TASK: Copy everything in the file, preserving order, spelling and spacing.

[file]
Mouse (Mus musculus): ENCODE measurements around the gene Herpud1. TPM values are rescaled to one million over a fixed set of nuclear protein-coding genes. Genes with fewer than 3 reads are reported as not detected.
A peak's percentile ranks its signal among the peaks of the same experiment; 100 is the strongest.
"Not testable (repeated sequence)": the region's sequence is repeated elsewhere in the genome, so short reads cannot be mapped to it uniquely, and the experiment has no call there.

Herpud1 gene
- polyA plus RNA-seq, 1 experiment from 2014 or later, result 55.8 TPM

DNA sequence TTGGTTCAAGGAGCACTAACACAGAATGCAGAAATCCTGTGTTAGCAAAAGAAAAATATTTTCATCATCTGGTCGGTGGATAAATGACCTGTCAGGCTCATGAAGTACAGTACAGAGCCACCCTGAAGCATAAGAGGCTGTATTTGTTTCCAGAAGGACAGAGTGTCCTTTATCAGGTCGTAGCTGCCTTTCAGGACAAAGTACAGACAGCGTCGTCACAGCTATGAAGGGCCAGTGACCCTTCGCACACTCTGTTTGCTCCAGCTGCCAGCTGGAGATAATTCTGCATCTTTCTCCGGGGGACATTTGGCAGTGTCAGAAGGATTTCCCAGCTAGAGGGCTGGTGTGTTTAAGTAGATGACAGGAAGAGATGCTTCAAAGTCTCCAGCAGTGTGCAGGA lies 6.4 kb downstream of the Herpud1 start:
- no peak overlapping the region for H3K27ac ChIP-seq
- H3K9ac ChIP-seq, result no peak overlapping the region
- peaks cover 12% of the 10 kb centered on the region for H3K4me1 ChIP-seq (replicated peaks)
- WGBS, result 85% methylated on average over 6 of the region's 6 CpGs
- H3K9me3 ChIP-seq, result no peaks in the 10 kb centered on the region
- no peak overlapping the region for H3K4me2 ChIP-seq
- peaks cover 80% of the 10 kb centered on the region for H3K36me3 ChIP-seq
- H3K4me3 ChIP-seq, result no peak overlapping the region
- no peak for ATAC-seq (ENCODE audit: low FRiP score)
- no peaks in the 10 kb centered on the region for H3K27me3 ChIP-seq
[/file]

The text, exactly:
Mouse (Mus musculus): ENCODE measurements around the gene Herpud1. TPM values are rescaled to one million over a fixed set of nuclear protein-coding genes. Genes with fewer than 3 reads are reported as not detected.
A peak's percentile ranks its signal among the peaks of the same experiment; 100 is the strongest.
"Not testable (repeated sequence)": the region's sequence is repeated elsewhere in the genome, so short reads cannot be mapped to it uniquely, and the experiment has no call there.

Herpud1 gene
- polyA plus RNA-seq, 1 experiment from 2014 or later, result 55.8 TPM

DNA sequence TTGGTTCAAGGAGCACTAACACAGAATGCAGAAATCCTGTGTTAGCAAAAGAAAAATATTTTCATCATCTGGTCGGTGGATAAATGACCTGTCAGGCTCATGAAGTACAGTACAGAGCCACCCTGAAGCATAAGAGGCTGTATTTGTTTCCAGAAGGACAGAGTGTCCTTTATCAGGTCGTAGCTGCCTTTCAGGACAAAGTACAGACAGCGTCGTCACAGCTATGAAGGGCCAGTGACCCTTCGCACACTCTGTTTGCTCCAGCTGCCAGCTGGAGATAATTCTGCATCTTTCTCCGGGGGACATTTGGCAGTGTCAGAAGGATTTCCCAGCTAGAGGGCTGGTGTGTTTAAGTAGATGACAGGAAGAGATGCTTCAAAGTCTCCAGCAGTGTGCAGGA lies 6.4 kb downstream of the Herpud1 start:
- no peak overlapping the region for H3K27ac ChIP-seq
- H3K9ac ChIP-seq, result no peak overlapping the region
- peaks cover 12% of the 10 kb centered on the region for H3K4me1 ChIP-seq (replicated peaks)
- WGBS, result 85% methylated on average over 6 of the region's 6 CpGs
- H3K9me3 ChIP-seq, result no peaks in the 10 kb centered on the region
- no peak overlapping the region for H3K4me2 ChIP-seq
- peaks cover 80% of the 10 kb centered on the region for H3K36me3 ChIP-seq
- H3K4me3 ChIP-seq, result no peak overlapping the region
- no peak for ATAC-seq (ENCODE audit: low FRiP score)
- no peaks in the 10 kb centered on the region for H3K27me3 ChIP-seq